Lighthouse students score honors in national playwriting contest

Three students in Spring Lake Park District 16’s Lighthouse Program have been named honorable mention winners in a national playwriting competition.

Three students from District 16’s Lighthouse Program received honorable mentions in the Young Playwrights Inc.’s annual National Playwriting Competition. They are Teagan Nelson, second from left, Sana Wazwaz and Natalie Horwath. Kristin Ammerman, left, is their teacher and playwrights coach. Photo by Elyse Kaner

Three students from District 16’s Lighthouse Program received honorable mentions in the Young Playwrights Inc.’s annual National Playwriting Competition. They are Teagan Nelson, second from left, Sana Wazwaz and Natalie Horwath. Kristin Ammerman, left, is their teacher and playwrights coach. Photo by Elyse Kaner

Natalie Horwath, 10, Teagan Nelson, 11, and Sana Wazwaz, 10, came home to find a large envelope with a letter notifying them of their wins and certificates of excellence signed by renowned composer Stephen Sondheim. This was the first time the girls had entered the Young Playwrights Inc.’s annual National Playwriting Competition started by Sondheim in 1981.

The Lighthouse has submitted entries for three years. This is the first year students from the program have placed in the competition.

Natalie Horwath

When Natalie first received the mailing, she figured it was a rejection letter. “So I was happy,” she said about learning otherwise.

Her play in six scenes, “The Shadow Creatures,” centers on Melody, whose sister Hope has magical powers. But she misuses them. Melody ventures into the forest to find a “not-that-evil witch,” who helps Melody defeat Hope’s misused magical powers. The witch’s minions are the shadow creatures.

Natalie, in her fourth year in the Lighthouse Program, particularly enjoyed creating the character of Melody’s mom, who overreacts to situations.

The judges said about Natalie’s story: “The world you have created has a lot of power in its ability to take audiences out of their everyday lives and put them somewhere far off and new. The most powerful tool you have is your imagination. Keep using it to further develop this world and the characters in it.”

Natalie is reaping the benefits of entering the competition. “It helps me learn to write better plays,” she said about receiving judges’ feedback on a national level.

Teagan Nelson

Teagan, a first-year Lighthouse student, was both happy and surprised to learn about her win. “It’s national,” she said. “There were a lot of other kids who had a lot better playwriting skills than me.”

Apparently, the judges thought otherwise.

Teagan learned through the process that she needs to develop her characters more, she said.

Her play, “An Interview Out of This World,” is about a TV interviewer, Katrina, and her partner, Jack. Katrina’s job is on the skids. She gets fired. But when she and Jack decide to interview an alien, viewer demand earns Katrina her job back.

“I was just honored because these are professional playwrights and they said my play was really good,” Teagan said.

As part of her contest feedback, a Young Playwrights’ judge said her play had “fun and creative characters steal the scenes in (a) wildly imaginative play about a handful of dimwits trying to produce a television show.”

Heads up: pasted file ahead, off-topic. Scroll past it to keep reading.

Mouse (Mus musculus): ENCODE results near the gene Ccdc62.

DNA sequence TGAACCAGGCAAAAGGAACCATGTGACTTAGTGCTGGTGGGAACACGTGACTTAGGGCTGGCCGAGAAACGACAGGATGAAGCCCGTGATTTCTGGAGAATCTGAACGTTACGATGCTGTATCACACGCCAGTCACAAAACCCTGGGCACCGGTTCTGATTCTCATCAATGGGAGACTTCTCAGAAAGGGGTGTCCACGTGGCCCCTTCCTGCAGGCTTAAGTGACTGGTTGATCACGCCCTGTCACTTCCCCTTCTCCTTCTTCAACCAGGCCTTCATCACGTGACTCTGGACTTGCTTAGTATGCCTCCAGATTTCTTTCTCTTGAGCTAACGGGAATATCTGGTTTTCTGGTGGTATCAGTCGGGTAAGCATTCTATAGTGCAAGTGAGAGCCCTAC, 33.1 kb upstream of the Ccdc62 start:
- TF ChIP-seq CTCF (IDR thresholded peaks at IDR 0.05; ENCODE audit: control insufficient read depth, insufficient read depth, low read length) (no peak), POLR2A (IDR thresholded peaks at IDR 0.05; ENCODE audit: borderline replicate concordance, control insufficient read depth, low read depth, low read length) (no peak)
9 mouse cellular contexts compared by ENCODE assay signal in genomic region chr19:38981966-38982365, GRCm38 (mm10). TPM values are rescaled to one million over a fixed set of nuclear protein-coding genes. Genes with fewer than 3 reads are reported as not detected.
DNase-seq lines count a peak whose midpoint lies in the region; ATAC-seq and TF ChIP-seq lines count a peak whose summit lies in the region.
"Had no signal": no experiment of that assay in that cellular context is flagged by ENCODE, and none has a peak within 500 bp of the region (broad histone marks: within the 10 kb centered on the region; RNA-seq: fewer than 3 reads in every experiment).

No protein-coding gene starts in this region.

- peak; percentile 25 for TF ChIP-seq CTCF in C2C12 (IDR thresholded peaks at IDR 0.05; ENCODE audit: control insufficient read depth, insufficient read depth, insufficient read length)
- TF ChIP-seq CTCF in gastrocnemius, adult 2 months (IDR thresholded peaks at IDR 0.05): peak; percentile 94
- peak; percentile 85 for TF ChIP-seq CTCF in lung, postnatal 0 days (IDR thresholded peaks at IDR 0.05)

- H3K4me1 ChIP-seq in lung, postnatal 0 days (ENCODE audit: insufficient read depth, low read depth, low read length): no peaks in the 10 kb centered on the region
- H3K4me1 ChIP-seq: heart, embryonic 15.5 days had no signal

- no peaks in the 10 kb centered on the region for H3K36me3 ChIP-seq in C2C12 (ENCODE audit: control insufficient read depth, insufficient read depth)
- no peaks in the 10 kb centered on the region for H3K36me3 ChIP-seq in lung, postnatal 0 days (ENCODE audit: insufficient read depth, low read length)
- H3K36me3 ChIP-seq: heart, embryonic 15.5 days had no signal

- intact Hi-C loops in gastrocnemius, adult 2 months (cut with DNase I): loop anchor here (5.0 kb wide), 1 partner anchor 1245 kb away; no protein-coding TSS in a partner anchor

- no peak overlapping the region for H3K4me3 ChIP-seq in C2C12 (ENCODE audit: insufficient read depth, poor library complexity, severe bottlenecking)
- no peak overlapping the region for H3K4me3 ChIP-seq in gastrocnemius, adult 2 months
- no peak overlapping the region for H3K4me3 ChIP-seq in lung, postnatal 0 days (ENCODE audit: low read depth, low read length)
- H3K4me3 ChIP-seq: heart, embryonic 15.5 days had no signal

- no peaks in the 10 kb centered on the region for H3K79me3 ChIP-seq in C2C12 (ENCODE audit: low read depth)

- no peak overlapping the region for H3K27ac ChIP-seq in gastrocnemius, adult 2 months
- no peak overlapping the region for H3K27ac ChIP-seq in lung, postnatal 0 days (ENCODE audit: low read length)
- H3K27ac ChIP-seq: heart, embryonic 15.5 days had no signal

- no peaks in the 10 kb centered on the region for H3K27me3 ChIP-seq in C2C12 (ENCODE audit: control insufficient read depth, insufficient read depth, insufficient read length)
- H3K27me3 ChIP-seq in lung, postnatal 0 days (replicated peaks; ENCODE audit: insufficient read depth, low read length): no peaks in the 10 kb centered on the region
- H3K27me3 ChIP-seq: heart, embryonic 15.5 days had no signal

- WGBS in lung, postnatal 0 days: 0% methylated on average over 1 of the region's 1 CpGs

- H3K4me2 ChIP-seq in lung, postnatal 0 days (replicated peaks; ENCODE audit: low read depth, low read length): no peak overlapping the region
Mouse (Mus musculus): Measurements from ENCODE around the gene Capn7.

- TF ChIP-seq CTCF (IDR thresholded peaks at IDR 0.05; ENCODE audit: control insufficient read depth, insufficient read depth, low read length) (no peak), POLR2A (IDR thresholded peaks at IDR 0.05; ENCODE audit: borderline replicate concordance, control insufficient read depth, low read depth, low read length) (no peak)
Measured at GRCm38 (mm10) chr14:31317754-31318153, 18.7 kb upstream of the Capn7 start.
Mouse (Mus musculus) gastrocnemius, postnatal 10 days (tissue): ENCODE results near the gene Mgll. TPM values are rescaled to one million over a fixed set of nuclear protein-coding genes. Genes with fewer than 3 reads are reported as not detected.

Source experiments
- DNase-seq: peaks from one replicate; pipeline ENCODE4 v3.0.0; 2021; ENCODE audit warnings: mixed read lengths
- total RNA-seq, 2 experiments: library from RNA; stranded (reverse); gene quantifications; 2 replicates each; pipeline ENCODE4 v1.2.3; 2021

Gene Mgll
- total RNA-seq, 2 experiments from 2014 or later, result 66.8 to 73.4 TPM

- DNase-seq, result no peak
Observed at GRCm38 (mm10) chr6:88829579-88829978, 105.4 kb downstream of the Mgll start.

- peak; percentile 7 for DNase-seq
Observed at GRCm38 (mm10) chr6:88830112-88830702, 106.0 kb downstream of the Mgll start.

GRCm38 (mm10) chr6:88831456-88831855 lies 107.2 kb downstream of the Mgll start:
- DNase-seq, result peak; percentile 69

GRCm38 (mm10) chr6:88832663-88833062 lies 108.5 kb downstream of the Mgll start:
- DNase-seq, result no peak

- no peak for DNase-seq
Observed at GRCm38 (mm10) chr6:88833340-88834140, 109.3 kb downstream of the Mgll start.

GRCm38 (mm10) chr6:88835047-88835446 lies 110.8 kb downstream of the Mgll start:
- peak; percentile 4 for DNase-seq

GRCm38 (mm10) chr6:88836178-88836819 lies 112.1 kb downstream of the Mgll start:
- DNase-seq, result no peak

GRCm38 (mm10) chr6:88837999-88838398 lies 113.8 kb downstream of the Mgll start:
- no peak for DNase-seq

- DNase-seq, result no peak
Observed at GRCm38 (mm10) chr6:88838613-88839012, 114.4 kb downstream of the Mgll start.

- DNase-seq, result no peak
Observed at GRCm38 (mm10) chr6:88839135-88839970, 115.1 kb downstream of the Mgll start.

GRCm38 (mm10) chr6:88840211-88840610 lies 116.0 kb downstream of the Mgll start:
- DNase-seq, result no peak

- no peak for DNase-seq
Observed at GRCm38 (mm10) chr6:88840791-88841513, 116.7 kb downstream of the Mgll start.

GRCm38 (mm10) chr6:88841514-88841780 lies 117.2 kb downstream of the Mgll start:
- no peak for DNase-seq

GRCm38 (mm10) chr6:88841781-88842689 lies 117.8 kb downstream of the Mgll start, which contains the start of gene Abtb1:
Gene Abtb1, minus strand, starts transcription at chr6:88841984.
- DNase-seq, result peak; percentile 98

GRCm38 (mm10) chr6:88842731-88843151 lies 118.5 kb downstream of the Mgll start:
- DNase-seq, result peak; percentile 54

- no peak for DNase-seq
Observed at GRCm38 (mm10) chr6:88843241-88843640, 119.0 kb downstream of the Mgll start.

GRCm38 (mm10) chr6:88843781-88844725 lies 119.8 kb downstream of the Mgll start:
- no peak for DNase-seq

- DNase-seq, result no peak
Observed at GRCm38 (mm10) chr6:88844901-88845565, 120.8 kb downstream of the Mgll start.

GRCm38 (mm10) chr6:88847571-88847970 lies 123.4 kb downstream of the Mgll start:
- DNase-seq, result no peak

Teagan enjoys watching crime shows, so her next play will probably be a mystery, she said.

Sana Wazwaz

This is Sana’s second year in the Lighthouse Program. When she opened her notification she thought, “Wow! I didn’t see that coming,” she said about the honor.

Sana entered the contest because she thought it would be a fun and challenging activity. She especially enjoys writing humorous, sarcastic dialogue, she said.

Her winning entry is a fantasy/comedy titled “My Way or the Highway,” a three-act play.

The plot is about a princess who despises rules and laws and uses a mind-control jewel to get what she desires at a masquerade ball.

The judges commented that her work reminded them of a Shakespeare play. Among comments, a judge said: “[Sana] created quite the magical world! This play was tons of fun to read and Princess Alianna really does have some strong opinions… Her charismatic behavior will make an audience invested in seeing how her story turns out.”

Sana rewrote the first draft of her play about seven times, changing scenes and characters.

At first, she figured playwriting wasn’t her thing, she said. But winning an honorable mention has changed her mind.

Before learning about the process, she thought a play was similar to a skit, with limitations.

“But now I know there are no limits,” she said. “A play is just a movie, except it’s acted out.”

Lighthouse students have entered the playwriting contest for three years, said Kristin Ammerman, teacher and playwrights coach in the Lighthouse Program. This is the first time, they’ve produced winners. “I was very proud,” she said.

To prepare for the competition, starting in September six Lighthouse students read and analyzed plays as part of the Lighthouse program’s requirement calling for entering a national competition. They also studied tips on playwriting on the Internet. Students had about two months to write the play.

The three honorable mention winners are looking forward to entering the contest again next year.

Spring Lake Park District 16’s Lighthouse Program for gifted students provides challenging educational experiences to insatiable learners in grades two through 12. The program is housed in the Spring Lake Park High School complex in the Learning Alternatives Community School wing.

Elyse Kaner is at elyse.kaner@ecm-inc.com

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